How To Overcome Procrastination – Diana Samalot
Procrastination is unfortunately something that a lot of us suffer from regularly, whether it’s just an occasional ‘put off ‘til tomorrow’ or a recurrent lack of drive and motivation. Procrastination can often hold us back from what we really want in life, and unfortunately, it’s something that can crop up at any time of life, no matter who you are. A lot of people often assume that procrastination is simply being lazy, but this isn’t always the case. Often, feelings of tiredness, hopelessness, panic or even depression can cause us to put things off and avoid reality completely.
Procrastination is a trap, and once we’ve fallen in it can be very difficult to get back out, so why do we do it? Well for many people, procrastination is simply a way of coping with emotions and physical symptoms that often come with depression, often caused by panic. The unfortunate truth is that often, a ‘snowballing’ effect can happen, you may be stressed and under pressure at work, then causing you to panic, which may then trigger depression which in turn can make thing very difficult for you to do. However it happened, it’s important you get out of it, otherwise you may find that nothing will ever get done because you’re too miserable and negative to bring yourself to do it.
There are 5 main ‘style’s of procrastination, you may feel that you fall under one mains style, or a mixture.
Organization and keeping track of things is very difficult
You fear people disapprove of you, or fear disapproval itself
Important tasks seem futile, and so overwhelming it feels stupid to even attempt them
Hostile feelings towards someone, and punishing them by putting things off
Routines and Schedules cause you to feel rebellious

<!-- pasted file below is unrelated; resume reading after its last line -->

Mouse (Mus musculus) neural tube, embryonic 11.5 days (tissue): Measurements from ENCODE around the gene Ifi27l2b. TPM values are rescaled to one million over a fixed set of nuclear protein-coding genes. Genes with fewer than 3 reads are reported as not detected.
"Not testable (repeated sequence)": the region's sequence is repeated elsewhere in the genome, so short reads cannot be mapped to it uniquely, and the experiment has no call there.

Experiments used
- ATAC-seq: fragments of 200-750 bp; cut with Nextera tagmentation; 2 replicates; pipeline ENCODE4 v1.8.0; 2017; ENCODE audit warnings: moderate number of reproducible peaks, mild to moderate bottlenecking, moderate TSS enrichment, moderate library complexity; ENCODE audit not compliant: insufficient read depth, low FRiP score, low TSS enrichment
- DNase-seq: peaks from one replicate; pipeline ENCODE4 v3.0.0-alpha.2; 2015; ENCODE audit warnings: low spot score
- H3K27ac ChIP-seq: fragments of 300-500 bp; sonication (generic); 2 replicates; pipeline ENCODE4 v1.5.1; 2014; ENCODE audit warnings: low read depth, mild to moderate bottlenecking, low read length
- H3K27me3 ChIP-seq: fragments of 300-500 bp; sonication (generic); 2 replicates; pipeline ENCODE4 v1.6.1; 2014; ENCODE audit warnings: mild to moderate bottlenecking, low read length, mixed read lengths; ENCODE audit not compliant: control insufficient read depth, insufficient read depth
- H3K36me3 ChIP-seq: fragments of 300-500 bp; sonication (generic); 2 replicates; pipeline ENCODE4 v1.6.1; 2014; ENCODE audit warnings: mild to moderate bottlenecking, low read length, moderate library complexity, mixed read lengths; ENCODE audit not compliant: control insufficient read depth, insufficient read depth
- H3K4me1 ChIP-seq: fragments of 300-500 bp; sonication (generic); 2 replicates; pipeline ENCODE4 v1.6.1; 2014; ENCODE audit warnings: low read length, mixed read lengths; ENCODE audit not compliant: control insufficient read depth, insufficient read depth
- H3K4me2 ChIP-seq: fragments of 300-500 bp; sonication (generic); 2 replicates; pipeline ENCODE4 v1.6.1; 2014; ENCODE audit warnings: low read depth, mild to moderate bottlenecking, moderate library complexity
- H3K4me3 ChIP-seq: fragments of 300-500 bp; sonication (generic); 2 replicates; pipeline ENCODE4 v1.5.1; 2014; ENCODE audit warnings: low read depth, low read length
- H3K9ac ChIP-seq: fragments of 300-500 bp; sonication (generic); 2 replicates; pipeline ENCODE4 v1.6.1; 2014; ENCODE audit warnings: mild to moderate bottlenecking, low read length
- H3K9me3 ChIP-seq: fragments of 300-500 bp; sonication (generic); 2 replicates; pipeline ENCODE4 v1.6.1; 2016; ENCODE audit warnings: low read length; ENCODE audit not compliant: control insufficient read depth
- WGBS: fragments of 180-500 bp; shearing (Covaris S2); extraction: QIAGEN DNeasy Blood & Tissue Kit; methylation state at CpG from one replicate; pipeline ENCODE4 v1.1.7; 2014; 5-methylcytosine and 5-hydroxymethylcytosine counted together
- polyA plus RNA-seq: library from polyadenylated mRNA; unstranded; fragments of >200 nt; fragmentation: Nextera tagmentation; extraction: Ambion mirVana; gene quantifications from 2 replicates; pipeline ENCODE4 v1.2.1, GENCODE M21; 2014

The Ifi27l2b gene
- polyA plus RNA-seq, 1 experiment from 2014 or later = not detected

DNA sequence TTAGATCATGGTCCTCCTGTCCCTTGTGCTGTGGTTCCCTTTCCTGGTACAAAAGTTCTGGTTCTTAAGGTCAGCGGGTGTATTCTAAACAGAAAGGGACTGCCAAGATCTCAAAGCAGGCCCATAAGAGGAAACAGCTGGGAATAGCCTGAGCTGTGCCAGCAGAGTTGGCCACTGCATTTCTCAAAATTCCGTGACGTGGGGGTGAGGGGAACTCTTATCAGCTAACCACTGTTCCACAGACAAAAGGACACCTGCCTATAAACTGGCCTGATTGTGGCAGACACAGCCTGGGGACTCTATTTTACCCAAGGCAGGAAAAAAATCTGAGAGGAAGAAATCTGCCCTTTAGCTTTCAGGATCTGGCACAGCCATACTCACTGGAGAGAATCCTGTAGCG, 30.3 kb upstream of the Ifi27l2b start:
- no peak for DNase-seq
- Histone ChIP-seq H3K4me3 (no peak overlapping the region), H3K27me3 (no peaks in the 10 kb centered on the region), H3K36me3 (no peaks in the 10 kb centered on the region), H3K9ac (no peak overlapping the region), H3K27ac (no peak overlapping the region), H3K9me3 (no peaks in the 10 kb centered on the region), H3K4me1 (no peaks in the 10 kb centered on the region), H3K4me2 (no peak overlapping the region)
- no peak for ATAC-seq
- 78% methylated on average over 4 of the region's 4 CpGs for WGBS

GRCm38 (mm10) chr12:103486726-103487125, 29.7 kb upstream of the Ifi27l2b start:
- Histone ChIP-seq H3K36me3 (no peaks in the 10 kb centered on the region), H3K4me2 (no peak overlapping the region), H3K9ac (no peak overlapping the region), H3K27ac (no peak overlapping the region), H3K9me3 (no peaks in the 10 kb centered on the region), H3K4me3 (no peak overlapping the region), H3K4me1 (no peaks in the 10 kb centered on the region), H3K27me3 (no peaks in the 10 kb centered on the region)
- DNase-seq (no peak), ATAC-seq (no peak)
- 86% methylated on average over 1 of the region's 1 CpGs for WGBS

These styles of procrastination can often also overlap in one of four different themes: Self Doubt, Discomfort Dodging, Guilt Driven and Habitual. Self Doubt is people who feel that there are rigid standards about how certain things need to be done and often fear they will fail, they often second guess themselves and will delay taking action against procrastinating. Discomfort dodging is when a person will avoid activities that will cause them anxiety, discomfort or even distress, however, often by dodging the activity, feelings and tension don’t go away, and instead mount due to the avoidance. Guilt driven people often feel extreme guilt when tasks go done, but instead of acting on their guilt and working, they instead procrastinate, avoiding the issue and the guilt completely. And finally, Habitual people are people who have found procrastination to be an automatic response within their lives, they have put things off so often, that they feel it is just a part of them now, and there is nothing they can do to change it.
But there are things you can do to change it, and get out of your procrastination cycle once and for all. The first thing is a simple idea, but it works all the same – make a list! It sounds ridiculous, but it does actually work. Just go to your local stationary store and get yourself a large notebook, and make lists and plans for yourself to stick to, prioritize everything on your list in order of importance, and allocate times for these tasks to be done (1 hour, 2 hours etc). The key to battling procrastination is organization, by allocating specific times; you’re ensuring that you have enough time to do everything and get it done! If a task is particularly big, then split it up into manageable time slots, making sure that progress is steady, and you’re not giving yourself too much to do.
However, you also need to create some time for yourself, or ‘reward time’. Reward time gives you an incentive to get things done, because you know once it’s done you can have a break and reward yourself for your hard work. Procrastination is a tough mountain to climb, but once you reach the top you’re free to reap the rewards of an organized, healthy and happy lifestyle, as well as the true relief and satisfaction that comes with having nothing weighing you down!